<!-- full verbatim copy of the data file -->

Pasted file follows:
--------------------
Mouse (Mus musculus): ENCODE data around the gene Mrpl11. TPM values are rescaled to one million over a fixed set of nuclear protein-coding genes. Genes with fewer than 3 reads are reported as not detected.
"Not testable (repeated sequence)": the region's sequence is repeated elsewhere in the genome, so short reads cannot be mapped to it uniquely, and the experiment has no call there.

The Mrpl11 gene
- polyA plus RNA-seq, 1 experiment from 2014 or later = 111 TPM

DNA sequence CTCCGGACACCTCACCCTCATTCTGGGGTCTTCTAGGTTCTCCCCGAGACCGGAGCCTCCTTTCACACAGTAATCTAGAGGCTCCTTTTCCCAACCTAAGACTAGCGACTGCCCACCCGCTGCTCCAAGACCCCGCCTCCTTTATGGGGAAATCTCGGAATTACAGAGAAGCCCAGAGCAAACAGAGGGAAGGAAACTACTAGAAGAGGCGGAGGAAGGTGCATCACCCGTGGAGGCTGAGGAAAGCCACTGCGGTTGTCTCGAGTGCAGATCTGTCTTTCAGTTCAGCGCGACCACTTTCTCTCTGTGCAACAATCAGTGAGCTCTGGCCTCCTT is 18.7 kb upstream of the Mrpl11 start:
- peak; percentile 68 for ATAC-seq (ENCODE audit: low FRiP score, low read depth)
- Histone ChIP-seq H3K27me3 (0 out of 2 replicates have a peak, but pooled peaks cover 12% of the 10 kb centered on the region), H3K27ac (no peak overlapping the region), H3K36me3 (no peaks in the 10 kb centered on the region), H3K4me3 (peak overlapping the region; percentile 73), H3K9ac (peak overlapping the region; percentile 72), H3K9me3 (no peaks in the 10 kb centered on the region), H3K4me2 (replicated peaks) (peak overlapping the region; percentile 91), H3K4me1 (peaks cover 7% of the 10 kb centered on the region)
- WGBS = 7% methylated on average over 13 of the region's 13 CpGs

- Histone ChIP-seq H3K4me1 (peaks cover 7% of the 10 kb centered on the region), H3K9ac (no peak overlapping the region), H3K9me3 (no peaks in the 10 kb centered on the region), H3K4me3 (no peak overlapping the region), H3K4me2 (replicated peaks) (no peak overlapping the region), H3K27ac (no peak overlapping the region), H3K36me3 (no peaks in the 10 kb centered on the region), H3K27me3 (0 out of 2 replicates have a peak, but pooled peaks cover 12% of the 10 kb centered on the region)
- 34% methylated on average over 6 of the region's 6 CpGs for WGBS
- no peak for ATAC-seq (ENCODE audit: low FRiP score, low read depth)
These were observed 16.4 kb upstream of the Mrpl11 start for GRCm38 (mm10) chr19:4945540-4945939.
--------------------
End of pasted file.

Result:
Mouse (Mus musculus): ENCODE data around the gene Mrpl11. TPM values are rescaled to one million over a fixed set of nuclear protein-coding genes. Genes with fewer than 3 reads are reported as not detected.
"Not testable (repeated sequence)": the region's sequence is repeated elsewhere in the genome, so short reads cannot be mapped to it uniquely, and the experiment has no call there.

The Mrpl11 gene
- polyA plus RNA-seq, 1 experiment from 2014 or later = 111 TPM

DNA sequence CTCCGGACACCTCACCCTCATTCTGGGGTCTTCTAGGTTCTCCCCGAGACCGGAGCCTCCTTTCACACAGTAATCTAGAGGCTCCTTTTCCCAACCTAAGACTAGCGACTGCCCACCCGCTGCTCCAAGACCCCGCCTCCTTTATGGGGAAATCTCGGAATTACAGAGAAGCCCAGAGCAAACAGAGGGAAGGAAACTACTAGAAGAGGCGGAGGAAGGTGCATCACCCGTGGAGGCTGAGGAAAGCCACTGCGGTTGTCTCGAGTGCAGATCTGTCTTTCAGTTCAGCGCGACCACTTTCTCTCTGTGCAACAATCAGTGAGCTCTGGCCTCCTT is 18.7 kb upstream of the Mrpl11 start:
- peak; percentile 68 for ATAC-seq (ENCODE audit: low FRiP score, low read depth)
- Histone ChIP-seq H3K27me3 (0 out of 2 replicates have a peak, but pooled peaks cover 12% of the 10 kb centered on the region), H3K27ac (no peak overlapping the region), H3K36me3 (no peaks in the 10 kb centered on the region), H3K4me3 (peak overlapping the region; percentile 73), H3K9ac (peak overlapping the region; percentile 72), H3K9me3 (no peaks in the 10 kb centered on the region), H3K4me2 (replicated peaks) (peak overlapping the region; percentile 91), H3K4me1 (peaks cover 7% of the 10 kb centered on the region)
- WGBS = 7% methylated on average over 13 of the region's 13 CpGs

- Histone ChIP-seq H3K4me1 (peaks cover 7% of the 10 kb centered on the region), H3K9ac (no peak overlapping the region), H3K9me3 (no peaks in the 10 kb centered on the region), H3K4me3 (no peak overlapping the region), H3K4me2 (replicated peaks) (no peak overlapping the region), H3K27ac (no peak overlapping the region), H3K36me3 (no peaks in the 10 kb centered on the region), H3K27me3 (0 out of 2 replicates have a peak, but pooled peaks cover 12% of the 10 kb centered on the region)
- 34% methylated on average over 6 of the region's 6 CpGs for WGBS
- no peak for ATAC-seq (ENCODE audit: low FRiP score, low read depth)
These were observed 16.4 kb upstream of the Mrpl11 start for GRCm38 (mm10) chr19:4945540-4945939.